Eileen Guo
Eileen Guo
Independent print + audio journalist

Eileen Guo


Long form print, digital, and audio journalist telling cross-border stories about underrepresented communities.


Select Features


Topic Stories

March 2019

ICE and the Banality of Spin

A few months ago, as news of family separations at the border dominated media coverage and the #AbolishICE movement gathered steam, I decided that I needed to understand Immigration and Customs Enforcement, which has come to symbolize, for critics and supporters alike, the Trump administration’s policies on immigration, in its own words.

I figured that going directly to the source—or, at least, to the source’s public relations professionals—would help me to understand how the agency’s administrators and workers see themselves and the immigrants that they often target.

In this cultural criticism essay for Topic Stories, I read 3,457 ICE press releases and wrote about what they taught me about the agency’s worldview.


The Alpinist

April 2018

Dreaming of Afghan Mountains

Though Afghanistan is now synonymous with conflict, there was a time when it was known, at least among the world's most elite mountaineers, as a training ground for high altitude ascents in the Himalaya. 

In my cover story for award-winning mountaineering magazine The Alpinist, I recount the efforts of local and international climbers to restore to the country a mountain tourism economy and, for a small group of women mountaineers, a sense of agency and freedom in the country's highest peaks. 


Sixth Tone

May 2018

Precious but Precarious: Wenchuan’s Second Families

Ten years after China’s magnitude 7.9 Wenchuan Earthquake, I interviewed families in the remote town of Piankou that had lost children in Beichuan Middle School and had, with the encouragement of — and promises of support from — the Chinese government, had given birth again.

In this story commissioned by Sixth Tone as part of a series about the earthquake, which left more than 80,000 people dead or missing in May 2008, I explored what life is like for these re- formed families nearly a decade after the tragedy.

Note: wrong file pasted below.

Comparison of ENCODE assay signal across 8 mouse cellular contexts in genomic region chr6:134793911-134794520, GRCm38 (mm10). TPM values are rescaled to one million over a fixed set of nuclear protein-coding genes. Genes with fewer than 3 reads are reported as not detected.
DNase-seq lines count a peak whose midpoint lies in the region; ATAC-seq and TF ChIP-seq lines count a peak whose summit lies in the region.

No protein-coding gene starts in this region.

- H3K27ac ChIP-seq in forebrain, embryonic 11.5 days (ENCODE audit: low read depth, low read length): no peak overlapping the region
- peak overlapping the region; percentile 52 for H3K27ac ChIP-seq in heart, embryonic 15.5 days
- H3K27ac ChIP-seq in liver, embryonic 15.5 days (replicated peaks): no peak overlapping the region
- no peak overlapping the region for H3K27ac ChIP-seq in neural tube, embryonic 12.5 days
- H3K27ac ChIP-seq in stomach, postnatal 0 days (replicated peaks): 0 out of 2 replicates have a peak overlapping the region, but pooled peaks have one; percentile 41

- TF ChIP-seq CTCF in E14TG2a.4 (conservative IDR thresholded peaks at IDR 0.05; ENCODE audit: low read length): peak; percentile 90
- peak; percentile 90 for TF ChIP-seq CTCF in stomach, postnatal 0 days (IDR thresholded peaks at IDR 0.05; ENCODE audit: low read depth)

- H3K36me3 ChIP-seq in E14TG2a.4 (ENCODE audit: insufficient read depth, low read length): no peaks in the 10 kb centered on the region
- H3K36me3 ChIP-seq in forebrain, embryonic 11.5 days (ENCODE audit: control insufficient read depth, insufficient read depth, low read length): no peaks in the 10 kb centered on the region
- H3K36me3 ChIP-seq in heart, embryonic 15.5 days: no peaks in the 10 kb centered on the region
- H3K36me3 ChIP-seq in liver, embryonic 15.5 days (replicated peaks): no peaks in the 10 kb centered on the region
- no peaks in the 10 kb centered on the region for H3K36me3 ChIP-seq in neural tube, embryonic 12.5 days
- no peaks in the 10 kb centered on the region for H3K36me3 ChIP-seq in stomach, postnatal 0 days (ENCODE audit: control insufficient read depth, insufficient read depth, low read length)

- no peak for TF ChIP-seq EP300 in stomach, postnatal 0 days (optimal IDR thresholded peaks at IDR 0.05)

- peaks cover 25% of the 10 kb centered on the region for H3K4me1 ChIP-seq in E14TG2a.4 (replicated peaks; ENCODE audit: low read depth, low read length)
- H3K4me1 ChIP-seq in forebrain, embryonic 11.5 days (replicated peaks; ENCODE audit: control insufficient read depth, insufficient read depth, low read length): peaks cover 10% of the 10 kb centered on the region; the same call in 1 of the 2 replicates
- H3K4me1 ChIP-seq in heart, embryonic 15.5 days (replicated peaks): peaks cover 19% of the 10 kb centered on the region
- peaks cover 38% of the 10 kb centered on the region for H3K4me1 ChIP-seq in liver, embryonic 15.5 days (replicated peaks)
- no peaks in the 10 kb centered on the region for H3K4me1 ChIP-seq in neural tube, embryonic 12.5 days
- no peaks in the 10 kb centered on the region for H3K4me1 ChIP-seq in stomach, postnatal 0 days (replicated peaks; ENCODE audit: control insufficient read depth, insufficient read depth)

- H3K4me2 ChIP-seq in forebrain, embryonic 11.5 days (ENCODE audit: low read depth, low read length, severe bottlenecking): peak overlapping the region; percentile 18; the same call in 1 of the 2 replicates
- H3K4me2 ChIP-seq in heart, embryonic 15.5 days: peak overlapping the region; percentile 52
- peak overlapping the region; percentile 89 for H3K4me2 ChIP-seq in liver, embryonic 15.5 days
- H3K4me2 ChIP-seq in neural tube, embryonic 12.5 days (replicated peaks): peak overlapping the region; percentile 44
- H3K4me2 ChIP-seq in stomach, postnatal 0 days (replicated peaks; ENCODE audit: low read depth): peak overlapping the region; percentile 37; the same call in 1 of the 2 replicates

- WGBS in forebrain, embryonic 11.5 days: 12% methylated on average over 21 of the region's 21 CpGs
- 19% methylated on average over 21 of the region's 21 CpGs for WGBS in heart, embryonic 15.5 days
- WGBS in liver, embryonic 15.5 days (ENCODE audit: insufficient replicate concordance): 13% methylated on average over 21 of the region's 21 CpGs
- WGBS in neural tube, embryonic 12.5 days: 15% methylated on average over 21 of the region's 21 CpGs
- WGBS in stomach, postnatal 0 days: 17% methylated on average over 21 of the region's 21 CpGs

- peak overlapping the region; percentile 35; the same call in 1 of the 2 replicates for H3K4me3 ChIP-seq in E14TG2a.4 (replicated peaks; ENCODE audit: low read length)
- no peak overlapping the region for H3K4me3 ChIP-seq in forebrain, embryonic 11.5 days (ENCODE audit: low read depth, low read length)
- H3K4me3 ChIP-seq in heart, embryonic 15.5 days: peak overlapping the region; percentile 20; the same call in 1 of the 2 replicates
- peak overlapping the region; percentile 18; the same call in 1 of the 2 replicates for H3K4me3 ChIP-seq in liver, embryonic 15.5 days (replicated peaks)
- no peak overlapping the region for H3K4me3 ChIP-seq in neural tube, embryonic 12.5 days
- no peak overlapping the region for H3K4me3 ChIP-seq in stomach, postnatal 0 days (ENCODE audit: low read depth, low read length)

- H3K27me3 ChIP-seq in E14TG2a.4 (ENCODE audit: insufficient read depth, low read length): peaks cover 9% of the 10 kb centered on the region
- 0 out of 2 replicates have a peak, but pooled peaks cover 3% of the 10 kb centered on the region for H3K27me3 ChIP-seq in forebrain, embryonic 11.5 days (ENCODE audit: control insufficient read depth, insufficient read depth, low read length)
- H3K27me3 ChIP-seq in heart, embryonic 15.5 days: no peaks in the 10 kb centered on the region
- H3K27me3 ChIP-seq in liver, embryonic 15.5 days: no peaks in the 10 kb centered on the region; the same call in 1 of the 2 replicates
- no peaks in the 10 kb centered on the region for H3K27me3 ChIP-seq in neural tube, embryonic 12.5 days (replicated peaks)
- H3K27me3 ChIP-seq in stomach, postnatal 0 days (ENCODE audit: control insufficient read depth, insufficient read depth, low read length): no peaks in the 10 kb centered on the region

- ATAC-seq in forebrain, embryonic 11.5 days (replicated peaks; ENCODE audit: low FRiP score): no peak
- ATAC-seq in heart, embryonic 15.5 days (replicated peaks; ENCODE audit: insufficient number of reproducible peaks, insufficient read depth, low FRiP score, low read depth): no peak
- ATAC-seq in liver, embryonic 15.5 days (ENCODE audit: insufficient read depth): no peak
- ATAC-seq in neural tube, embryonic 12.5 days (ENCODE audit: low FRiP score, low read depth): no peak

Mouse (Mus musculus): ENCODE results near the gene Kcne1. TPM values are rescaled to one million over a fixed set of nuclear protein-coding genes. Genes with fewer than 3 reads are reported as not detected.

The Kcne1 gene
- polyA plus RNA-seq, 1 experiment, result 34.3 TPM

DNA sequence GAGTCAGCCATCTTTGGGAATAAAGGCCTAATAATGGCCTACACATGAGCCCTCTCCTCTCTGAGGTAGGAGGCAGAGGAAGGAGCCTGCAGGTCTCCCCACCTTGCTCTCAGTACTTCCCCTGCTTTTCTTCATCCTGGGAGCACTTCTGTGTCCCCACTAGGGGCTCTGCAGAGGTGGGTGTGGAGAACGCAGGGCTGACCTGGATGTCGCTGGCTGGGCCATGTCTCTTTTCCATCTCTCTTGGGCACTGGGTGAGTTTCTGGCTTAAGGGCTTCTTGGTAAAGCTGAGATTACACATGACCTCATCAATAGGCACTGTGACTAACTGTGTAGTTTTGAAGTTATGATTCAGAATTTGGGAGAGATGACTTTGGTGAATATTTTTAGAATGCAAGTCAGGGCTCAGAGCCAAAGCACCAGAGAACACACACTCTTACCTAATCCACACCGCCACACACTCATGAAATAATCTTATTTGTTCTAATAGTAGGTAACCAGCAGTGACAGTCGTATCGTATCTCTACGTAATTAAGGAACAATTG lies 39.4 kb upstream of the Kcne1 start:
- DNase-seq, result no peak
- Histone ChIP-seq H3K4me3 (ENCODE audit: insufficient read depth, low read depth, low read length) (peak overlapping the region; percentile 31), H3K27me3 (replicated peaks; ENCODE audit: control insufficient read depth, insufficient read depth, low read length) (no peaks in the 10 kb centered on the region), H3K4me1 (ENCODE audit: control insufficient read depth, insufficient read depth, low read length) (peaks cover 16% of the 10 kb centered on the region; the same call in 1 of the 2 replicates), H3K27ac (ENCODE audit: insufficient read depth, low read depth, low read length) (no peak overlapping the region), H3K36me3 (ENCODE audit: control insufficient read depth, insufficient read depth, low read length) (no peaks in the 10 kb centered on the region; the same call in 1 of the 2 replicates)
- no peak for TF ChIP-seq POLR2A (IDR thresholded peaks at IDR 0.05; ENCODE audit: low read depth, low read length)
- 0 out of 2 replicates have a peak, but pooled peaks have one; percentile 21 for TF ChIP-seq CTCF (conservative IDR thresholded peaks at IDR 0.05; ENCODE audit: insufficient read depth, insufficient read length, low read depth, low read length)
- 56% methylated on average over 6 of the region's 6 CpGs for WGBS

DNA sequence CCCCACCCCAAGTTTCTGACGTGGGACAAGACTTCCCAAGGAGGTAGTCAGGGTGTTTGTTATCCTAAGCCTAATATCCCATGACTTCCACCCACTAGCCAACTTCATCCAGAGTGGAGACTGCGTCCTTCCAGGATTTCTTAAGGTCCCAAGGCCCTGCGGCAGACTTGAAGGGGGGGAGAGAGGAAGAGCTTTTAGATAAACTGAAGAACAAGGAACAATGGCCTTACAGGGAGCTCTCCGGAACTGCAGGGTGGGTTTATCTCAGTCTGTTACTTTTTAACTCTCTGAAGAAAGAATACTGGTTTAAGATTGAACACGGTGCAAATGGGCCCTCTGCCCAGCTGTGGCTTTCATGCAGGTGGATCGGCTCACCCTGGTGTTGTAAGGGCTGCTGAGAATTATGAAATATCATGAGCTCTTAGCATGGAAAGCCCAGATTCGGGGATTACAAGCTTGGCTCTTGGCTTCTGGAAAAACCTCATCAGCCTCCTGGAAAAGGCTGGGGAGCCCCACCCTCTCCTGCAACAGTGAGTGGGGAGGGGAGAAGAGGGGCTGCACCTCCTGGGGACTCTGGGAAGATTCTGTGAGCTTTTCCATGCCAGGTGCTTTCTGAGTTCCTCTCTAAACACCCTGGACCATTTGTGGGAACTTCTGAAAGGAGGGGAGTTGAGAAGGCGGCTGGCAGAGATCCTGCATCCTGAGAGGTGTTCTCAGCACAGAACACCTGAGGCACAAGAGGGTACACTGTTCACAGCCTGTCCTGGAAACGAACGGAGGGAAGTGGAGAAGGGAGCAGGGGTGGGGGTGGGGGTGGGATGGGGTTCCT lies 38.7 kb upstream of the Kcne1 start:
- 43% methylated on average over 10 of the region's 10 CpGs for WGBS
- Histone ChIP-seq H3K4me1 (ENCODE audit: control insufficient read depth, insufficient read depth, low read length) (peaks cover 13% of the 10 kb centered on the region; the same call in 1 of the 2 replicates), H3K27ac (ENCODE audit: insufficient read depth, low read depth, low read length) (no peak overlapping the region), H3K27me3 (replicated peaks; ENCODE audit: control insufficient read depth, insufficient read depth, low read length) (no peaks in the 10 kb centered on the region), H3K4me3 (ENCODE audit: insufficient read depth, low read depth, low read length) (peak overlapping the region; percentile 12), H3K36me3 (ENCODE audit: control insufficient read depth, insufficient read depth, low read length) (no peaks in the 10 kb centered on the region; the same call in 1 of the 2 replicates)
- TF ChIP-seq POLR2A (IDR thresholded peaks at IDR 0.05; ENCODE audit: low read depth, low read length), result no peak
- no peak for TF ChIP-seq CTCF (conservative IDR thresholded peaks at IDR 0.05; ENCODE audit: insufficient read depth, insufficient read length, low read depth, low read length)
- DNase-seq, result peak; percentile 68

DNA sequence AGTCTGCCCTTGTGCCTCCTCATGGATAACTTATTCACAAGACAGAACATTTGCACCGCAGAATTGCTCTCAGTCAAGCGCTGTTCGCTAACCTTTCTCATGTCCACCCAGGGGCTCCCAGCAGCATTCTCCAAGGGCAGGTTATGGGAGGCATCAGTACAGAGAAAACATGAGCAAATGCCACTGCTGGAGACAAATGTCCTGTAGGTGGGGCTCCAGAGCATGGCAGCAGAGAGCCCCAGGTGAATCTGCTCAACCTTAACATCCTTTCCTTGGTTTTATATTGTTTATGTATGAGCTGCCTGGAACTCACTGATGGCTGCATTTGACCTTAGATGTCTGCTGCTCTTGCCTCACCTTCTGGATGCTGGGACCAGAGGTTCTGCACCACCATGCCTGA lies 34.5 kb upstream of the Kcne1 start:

NOTE: The original story was published on Sixth Tone, and later saw some word changes at the request of the publisher. the original, with my word choice, is available here.



March 2018

Mexico Is Full of America’s Used Clothes

In my second feature on the San Diego-Tijuana border (see my first here), I explore how a taste for fashion at all price points, inequality driven by NAFTA, and Mexico's maquiladora industry helped create a thriving informal economy of smuggled, secondhand clothing in Mexico. 

"We think of borders as clean, finite lines on a map, when in fact they are messy. Borders are the meeting, and often clashing, points of not only distinct geographies but also distinct cultures, values, laws, and even basic definitions. What is clearly one thing on one side can become something else entirely once crossed — and also, temporarily, change in the act of crossing.

Such is the case with used clothes. In the United States, they are discarded goods; once they are in Mexico, they are in-demand commodities. While in transit, they are contraband."

Also available in Spanish.



April 2017

How WeChat Spreads Rumors, Reaffirms Bias, and Helped Elect Trump

In the wake of the 2016 elections, when the mainstream American media was focused on how fake news may have influenced voters on Facebook, Twitter, and Google, I noticed that a parallel phenomenon was occurring among Asian-American voters — especially Chinese-Americans — the country’s fastest-growing minority, on the wildly popular but little-understood Chinese social app, WeChat.

I investigated for the long form section of Wired.com:

“WeChat’s design does not make it easy to fight biases or fake news. Information on the platform spreads quickly within and between WeChat groups, but the sources of information — and therefore their verifiability — are de-emphasized, to the extent that sources are almost completely ignored. As a result, credibility defaults to whomever shared the information last, and whether he or she can be believed. The litmus test for truthfulness has moved from, “is this argument supported by evidence?” to, “is this argument shared by someone whose judgment I trust?” 


 photo credit: Alexia Webster